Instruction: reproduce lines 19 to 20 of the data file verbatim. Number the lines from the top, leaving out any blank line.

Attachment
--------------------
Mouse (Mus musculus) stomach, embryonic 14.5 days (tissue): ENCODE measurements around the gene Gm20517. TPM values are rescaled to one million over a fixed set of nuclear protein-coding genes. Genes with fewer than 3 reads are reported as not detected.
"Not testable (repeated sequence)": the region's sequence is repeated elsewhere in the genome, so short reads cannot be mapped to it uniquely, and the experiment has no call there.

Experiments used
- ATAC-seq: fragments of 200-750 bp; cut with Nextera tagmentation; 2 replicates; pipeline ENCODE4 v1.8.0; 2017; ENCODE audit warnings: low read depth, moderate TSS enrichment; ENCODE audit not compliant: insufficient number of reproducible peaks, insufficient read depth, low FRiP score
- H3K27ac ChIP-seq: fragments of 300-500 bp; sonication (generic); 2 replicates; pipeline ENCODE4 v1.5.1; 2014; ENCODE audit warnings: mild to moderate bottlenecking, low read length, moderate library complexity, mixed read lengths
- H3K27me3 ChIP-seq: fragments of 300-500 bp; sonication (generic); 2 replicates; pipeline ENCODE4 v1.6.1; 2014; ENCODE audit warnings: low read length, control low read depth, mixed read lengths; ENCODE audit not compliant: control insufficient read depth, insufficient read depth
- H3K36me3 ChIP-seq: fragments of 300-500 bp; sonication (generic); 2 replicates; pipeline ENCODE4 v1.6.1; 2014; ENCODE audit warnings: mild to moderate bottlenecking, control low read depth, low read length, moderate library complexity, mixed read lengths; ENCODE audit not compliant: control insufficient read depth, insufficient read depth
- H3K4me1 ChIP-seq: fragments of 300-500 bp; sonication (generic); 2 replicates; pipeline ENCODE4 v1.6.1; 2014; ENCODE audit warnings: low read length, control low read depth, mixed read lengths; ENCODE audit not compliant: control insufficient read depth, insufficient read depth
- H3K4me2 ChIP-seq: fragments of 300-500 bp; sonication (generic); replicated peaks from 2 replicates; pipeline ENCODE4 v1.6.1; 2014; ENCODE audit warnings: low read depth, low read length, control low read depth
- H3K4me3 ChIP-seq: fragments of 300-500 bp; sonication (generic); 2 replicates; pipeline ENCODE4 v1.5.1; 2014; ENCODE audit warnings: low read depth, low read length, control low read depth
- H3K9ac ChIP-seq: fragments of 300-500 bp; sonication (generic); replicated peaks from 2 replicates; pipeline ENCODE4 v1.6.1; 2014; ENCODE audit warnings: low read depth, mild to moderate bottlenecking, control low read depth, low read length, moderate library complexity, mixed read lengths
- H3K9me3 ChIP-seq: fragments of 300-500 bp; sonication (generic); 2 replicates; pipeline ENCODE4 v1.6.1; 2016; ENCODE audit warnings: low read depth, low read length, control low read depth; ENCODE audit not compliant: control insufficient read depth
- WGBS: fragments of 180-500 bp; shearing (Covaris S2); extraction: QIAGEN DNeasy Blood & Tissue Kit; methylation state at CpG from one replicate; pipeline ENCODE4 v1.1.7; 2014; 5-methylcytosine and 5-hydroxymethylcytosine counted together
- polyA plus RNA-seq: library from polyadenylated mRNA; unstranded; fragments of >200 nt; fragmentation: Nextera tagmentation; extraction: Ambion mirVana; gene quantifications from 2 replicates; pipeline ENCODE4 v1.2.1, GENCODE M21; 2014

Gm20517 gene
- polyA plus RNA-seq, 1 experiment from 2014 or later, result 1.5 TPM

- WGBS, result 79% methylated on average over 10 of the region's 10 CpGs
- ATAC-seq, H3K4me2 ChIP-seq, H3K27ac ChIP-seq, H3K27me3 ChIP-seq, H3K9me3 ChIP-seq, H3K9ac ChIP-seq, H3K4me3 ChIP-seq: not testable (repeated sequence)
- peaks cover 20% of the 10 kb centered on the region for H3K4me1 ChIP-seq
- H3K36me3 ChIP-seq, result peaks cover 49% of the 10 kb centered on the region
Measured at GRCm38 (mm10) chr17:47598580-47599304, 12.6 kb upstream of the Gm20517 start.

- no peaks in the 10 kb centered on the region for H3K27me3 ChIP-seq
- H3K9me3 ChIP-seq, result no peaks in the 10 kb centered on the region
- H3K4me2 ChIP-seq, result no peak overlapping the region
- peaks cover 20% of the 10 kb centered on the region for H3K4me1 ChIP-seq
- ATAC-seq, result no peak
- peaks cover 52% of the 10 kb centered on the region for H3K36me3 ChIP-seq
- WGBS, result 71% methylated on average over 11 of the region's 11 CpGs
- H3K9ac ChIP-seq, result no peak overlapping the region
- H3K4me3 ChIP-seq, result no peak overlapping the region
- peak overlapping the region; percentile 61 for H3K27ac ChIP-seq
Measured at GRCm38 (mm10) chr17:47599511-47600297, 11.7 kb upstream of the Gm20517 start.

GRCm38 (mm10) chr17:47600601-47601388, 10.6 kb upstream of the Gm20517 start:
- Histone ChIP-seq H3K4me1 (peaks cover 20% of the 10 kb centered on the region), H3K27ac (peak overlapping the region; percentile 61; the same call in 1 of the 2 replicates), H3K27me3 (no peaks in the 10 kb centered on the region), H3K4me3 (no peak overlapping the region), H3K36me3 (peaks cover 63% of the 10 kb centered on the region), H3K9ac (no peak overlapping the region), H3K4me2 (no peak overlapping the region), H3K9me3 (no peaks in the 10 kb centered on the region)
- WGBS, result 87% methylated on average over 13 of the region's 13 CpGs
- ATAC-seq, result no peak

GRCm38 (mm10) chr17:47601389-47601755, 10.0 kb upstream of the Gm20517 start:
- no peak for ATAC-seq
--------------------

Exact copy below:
- peaks cover 20% of the 10 kb centered on the region for H3K4me1 ChIP-seq
- H3K36me3 ChIP-seq, result peaks cover 49% of the 10 kb centered on the region